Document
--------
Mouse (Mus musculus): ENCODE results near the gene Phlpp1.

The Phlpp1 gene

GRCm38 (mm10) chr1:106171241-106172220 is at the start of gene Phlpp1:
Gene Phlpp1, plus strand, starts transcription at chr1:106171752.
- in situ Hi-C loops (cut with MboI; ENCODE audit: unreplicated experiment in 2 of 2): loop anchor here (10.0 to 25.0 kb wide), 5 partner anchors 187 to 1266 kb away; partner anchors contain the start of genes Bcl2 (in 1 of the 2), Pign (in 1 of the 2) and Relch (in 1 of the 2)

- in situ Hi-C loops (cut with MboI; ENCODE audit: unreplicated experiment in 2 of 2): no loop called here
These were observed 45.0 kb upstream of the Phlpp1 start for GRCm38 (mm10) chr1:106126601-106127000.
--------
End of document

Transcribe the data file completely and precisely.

Mouse (Mus musculus): ENCODE results near the gene Phlpp1.

The Phlpp1 gene

GRCm38 (mm10) chr1:106171241-106172220 is at the start of gene Phlpp1:
Gene Phlpp1, plus strand, starts transcription at chr1:106171752.
- in situ Hi-C loops (cut with MboI; ENCODE audit: unreplicated experiment in 2 of 2): loop anchor here (10.0 to 25.0 kb wide), 5 partner anchors 187 to 1266 kb away; partner anchors contain the start of genes Bcl2 (in 1 of the 2), Pign (in 1 of the 2) and Relch (in 1 of the 2)

- in situ Hi-C loops (cut with MboI; ENCODE audit: unreplicated experiment in 2 of 2): no loop called here
These were observed 45.0 kb upstream of the Phlpp1 start for GRCm38 (mm10) chr1:106126601-106127000.